Printed Matter Will Survive


Can books and magazines survive the Internet? I’d certainly like to think so. But I’m officially an old guy who should be sitting in a rocking chair on the porch yelling at kids to get off my lawn.

Don’t get me wrong. I spend an inordinate amount of time at my computer reading. Too much of it is on Facebook, mind you. And a good bit of that time is spent opening linked articles and reading them. More time finds me checking in with my bookmarked news sources – the New York Times, Huffington Post, Alternet, Salon, Slate, Daily Beast and Think Progress are my pretty much daily clicks. But much of what I read on the Web is short-form articles.

So even if I have my cranky Luddite streaks, I appreciate the immediacy and diversity that digital media brings into my life. Even if it’s most all short-form articles.

I also try to get to the Longform and Longreads sites that spotlight the best longer journalism. But there’s only so much time in every day. Especially as I’m busy creating my own shorter and longer form writing. Or should I say content?

When I do get time to sit down – or just as often lie down – the tactile pleasures of a printed publication or book feel special. For most of my six decades and then some on this wild and wacky planet, that was just a fact of life. I suppose I need to be grateful to digital media for making me appreciate the pleasures even more.

I grew up in a home with a living room wall packed with books, and magazines and the morning and evening newspaper laying ready to be read. In my teens I learned how to do offset printing. And in the process also learned to hand-set type and do the same on a hot-lead typositer. Early in my writing career I also did lay-out and paste-up for community weekly newspapers, using waxed photo-paper galleys.

Printer’s ink is in my blood. And when an EMP attack wipes out our digital communications system, I’ll be ready to go back to stone axes and chisels.

Yes, it’s been sad to see magazines that once printed fine journalism and writing descend to printing drivel or die altogether (there’s a few good ones left). But the magazine will survive, albeit in a different way and mostly for specialty audiences.

The digital realm means books – at least some of them – are more accessible than ever as eBooks. Audiobooks add to their accessibility. Libraries still abound.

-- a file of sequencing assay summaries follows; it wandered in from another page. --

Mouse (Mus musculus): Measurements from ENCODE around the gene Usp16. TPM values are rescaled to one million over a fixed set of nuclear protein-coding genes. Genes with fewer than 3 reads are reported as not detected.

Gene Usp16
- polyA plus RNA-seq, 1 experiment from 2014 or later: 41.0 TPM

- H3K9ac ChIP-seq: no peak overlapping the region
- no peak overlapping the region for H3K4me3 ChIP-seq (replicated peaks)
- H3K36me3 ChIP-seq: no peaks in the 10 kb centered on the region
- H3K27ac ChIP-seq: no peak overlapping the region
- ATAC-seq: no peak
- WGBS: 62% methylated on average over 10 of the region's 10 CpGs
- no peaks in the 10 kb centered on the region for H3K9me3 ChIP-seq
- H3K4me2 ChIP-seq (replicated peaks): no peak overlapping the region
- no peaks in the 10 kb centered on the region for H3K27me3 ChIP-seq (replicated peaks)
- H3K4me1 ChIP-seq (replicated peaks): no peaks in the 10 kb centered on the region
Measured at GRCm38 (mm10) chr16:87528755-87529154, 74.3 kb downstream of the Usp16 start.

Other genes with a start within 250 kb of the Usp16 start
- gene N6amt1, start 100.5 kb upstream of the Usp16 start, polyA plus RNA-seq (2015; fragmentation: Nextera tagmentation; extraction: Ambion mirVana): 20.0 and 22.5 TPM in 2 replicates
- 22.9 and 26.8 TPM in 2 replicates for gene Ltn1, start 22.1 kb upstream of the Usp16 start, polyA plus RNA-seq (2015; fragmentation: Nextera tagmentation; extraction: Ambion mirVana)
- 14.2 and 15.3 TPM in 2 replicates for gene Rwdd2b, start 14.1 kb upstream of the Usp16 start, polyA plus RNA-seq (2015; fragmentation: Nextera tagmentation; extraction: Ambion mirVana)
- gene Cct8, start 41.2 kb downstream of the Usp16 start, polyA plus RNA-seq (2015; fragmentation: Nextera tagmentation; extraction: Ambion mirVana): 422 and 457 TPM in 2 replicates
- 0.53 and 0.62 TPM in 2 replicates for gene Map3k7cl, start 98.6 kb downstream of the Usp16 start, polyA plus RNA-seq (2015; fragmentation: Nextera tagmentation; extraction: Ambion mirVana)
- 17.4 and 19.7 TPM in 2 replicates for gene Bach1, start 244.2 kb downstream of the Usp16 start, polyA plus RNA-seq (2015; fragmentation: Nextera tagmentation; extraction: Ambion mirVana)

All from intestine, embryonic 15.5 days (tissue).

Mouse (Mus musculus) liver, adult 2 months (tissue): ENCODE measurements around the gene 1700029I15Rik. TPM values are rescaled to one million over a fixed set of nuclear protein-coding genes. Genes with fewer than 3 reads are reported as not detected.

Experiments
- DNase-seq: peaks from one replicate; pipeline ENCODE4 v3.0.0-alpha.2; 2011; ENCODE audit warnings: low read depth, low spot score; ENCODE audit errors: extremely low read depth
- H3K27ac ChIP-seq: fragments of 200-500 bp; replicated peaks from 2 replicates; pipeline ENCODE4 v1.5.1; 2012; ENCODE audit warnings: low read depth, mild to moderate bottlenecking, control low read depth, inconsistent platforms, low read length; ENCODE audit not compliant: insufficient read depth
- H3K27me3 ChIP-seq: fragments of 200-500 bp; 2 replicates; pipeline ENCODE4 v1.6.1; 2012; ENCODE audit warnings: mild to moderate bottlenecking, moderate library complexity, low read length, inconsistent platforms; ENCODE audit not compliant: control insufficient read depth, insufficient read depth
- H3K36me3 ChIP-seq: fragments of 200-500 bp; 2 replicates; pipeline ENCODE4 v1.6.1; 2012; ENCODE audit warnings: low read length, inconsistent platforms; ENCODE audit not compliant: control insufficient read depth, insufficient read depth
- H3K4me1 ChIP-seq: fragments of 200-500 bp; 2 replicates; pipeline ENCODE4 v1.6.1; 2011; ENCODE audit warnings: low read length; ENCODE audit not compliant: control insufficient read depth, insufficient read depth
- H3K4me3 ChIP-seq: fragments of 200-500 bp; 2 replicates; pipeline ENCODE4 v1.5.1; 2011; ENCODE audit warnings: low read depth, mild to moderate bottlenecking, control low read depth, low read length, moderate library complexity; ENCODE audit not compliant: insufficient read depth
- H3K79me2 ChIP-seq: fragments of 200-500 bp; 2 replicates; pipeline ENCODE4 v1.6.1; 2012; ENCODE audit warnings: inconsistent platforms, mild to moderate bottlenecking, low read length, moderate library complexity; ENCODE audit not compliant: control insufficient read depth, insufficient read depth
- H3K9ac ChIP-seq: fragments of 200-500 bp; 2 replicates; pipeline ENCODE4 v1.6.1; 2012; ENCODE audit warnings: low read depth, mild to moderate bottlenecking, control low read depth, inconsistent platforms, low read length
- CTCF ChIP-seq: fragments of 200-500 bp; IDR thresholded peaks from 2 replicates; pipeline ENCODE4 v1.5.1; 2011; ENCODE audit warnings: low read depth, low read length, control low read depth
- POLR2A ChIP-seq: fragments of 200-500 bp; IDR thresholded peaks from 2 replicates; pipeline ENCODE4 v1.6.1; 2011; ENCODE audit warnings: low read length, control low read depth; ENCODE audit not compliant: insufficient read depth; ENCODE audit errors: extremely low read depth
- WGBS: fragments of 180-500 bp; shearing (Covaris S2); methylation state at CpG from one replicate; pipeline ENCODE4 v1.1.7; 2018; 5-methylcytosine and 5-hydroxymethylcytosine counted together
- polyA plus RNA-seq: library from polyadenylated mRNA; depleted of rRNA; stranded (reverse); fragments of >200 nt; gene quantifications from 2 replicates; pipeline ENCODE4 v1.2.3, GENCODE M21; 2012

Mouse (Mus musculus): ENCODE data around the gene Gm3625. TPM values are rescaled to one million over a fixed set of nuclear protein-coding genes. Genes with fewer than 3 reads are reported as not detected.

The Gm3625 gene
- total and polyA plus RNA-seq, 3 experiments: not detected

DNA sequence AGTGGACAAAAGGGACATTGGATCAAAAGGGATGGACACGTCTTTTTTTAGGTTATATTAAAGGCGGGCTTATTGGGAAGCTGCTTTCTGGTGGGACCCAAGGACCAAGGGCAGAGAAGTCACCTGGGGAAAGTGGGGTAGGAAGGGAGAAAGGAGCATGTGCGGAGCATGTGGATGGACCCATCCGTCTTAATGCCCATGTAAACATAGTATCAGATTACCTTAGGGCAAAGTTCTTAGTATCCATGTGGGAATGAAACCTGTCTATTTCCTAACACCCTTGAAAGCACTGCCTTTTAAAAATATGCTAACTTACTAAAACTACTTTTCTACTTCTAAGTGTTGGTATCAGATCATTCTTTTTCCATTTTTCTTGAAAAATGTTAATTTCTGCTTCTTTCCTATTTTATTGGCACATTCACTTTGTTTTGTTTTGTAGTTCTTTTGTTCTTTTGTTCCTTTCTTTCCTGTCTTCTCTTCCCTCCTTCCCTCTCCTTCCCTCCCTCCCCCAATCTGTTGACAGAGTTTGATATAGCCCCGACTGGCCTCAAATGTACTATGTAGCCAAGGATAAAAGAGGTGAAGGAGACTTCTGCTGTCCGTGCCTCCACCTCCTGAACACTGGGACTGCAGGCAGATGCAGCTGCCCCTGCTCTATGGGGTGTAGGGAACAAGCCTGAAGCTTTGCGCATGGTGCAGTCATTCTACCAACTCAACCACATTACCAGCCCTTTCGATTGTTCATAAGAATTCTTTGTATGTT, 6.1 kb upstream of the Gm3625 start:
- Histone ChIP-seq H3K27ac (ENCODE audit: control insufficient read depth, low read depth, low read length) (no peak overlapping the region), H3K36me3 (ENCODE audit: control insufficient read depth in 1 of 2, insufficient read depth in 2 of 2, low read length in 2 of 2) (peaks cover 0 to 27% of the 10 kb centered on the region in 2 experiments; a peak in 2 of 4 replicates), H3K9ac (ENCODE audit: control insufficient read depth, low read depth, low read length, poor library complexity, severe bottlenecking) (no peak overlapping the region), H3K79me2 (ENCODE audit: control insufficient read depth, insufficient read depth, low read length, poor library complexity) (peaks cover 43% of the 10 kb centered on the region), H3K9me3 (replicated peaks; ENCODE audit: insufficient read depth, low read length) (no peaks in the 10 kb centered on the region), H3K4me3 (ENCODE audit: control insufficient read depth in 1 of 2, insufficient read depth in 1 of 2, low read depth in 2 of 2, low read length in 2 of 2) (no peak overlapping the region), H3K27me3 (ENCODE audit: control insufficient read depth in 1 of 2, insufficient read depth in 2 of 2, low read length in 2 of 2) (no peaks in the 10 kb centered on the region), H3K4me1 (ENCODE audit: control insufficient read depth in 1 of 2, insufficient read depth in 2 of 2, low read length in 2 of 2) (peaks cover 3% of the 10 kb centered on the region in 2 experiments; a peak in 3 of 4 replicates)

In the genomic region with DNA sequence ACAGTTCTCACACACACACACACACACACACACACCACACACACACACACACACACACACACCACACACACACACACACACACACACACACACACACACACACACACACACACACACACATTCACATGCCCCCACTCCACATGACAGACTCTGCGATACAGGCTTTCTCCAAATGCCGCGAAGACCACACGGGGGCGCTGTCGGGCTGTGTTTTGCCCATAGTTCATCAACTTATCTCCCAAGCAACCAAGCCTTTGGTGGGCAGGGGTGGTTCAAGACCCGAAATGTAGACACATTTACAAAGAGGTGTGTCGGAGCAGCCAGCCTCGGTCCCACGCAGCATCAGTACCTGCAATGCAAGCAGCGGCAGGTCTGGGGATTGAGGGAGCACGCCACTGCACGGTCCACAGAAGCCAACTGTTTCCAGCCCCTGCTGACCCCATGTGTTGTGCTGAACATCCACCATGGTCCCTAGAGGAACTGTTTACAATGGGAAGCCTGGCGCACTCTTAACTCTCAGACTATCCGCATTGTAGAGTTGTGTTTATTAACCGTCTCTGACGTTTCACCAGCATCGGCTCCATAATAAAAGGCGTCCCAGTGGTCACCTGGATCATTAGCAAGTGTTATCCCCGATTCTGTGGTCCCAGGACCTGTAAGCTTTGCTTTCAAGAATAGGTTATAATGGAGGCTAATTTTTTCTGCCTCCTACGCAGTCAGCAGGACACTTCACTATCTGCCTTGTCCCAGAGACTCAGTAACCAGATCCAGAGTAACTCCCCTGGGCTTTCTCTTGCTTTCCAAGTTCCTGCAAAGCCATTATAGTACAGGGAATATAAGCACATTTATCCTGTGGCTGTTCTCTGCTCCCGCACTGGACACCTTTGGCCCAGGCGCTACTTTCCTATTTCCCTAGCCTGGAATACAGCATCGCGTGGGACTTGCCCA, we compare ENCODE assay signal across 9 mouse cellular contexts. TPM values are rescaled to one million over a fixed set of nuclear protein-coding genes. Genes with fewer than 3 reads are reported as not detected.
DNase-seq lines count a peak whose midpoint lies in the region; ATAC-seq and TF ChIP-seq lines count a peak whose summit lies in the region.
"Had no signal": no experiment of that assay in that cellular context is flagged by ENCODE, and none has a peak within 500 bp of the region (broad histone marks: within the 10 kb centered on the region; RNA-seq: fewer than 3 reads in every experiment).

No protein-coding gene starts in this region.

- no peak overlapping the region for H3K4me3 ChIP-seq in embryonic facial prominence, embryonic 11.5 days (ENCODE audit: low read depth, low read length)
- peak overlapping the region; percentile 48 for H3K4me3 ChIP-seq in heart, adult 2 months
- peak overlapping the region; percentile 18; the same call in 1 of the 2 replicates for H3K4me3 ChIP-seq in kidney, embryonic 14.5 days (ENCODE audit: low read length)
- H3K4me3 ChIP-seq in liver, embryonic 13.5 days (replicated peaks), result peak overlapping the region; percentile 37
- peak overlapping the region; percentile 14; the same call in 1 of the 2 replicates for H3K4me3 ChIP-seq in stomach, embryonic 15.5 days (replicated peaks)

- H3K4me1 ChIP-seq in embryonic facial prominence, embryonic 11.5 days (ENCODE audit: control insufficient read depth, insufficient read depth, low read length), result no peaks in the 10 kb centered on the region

I still love to crack open a book, soft- or hardcover – again, the tactile pleasure of the act, and the visual enjoyment of a printed page. And for the sheer pleasure to be had when reading something really engaging, well written, inspired. When I encounter other readers, it’s always a joy.

Digital music didn’t kill vinyl records, and now that’s a growth industry. The more things change, the more they change. Yet the best of the past can and does survive change.

And truth be told, when I watch the youngsters play in the empty lot across the street, it gives me great delight.

Populist Picks

Checking back in on some favorite TV series: nnShameless – The longer this Showtime series about a Chicago family one could call urban white trash runs, the more its weaknesses and excesses fade and it becomes more a smart look at modern dysfunctional yet somehow also sweet life.

Law & Order: Special Victims Unit – Currently I’m captivated by TV series creator Dick Wolf’s new Windy City line of shows – Chicago PD, ...Fire and ...Med. Yet the last one standing of his L&O collection continues to dramatically grow and deliver in its 18th Season.

Nashville – Yep, it’s my soap opera. And I’m glad that CMT picked it up for a fifth season after NBC canceled the show. It’s hard not to be charmed by its characters and music. If only real-life Nashville music and stars were this good.

Rob Patterson is a music and entertainment writer in Austin, Texas. Email

From The Progressive Populist, May 15, 2017

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